Isotropic source in FDTD energy conservation problem

    • refetali


      Normally I have an isotropic emitting source. To represent it by dipoles I followed the link below and run the simulation for 3 three diferent(orthagonal) direction and took average of them.

      The size of the monitor is not infinite so instead of observing 0.5 transmittance and 0.5 reflectance I observed 0.41 and 0.41 which is ok. When I widen the monitor size and/or get two monitors close to each other these numbers converge to 0.5 which makes sense.

      When I put an aluminium nano-antenna above the emitter, I observe such reflectance and transmittance values which seems unphysical to me. Since there is no fluorescence effect in the process, R+T should not exceed 1 but even R itsself exceeds. I put lsf code that creates the model. Could you check where the problem is?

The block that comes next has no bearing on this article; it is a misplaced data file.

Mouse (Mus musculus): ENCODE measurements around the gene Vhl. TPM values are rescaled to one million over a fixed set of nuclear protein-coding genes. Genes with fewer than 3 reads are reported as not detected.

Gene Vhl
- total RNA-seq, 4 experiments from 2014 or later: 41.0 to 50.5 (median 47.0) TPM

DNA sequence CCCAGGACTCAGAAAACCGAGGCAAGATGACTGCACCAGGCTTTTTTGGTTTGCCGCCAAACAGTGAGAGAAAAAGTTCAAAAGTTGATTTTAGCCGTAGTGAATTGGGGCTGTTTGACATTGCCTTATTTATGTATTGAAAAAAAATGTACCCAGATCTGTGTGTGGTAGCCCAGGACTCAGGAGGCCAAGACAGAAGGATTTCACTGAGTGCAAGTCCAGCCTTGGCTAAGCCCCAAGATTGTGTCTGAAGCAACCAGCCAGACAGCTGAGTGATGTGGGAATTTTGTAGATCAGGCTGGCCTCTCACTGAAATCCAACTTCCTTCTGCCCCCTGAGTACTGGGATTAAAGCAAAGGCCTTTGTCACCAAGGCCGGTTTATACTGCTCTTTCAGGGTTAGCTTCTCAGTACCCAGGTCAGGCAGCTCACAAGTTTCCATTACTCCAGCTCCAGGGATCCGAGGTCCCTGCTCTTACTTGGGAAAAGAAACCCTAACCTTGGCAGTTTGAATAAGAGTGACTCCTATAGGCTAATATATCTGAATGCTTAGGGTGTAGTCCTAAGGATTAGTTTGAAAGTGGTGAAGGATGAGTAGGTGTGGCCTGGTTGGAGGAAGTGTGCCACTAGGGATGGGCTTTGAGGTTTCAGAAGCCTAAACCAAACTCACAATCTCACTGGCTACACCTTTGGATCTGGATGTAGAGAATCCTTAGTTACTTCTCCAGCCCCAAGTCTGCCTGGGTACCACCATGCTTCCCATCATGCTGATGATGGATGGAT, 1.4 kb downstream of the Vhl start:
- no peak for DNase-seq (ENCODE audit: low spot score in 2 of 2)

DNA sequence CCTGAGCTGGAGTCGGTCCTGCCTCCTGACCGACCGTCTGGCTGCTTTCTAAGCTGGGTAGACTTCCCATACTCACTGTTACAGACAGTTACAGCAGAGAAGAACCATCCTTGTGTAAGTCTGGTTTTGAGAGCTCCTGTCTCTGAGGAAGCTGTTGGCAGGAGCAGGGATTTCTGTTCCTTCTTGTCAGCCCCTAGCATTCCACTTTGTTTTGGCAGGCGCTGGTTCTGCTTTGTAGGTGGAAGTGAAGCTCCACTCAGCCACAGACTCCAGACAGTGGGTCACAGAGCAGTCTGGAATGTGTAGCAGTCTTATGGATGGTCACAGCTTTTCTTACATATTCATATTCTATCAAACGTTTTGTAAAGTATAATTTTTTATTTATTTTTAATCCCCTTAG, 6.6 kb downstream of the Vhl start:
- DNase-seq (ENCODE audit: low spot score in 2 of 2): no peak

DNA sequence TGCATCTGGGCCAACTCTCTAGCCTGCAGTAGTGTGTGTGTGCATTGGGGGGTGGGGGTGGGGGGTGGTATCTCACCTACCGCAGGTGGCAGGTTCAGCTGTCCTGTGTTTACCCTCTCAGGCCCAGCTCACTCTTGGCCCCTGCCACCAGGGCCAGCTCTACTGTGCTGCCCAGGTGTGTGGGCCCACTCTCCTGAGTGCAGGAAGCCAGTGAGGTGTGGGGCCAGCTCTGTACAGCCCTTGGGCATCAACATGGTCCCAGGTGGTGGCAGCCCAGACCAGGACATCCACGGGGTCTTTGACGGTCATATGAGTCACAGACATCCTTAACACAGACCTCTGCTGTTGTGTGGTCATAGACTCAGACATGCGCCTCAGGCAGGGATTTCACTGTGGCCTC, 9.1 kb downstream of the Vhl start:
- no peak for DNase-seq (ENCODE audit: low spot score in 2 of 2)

Thanks !

    • Taylor Robertson
      Ansys Employee

      The amount of power a dipole emits in a infinite homogenous medium is what is used to normalize the power. If you have an antenna near the dipole then this will change how the dipole radiates, which can cause the power to exceed 1. The ratio between the power radiated by the source in the simulation and an isolated dipole is defined as the Purcell factor and is real physical phenomenon. If you are simply looking to normalize to the actual injected power you can use the dipolepower script command. See the following articles for a discussion on this topic.
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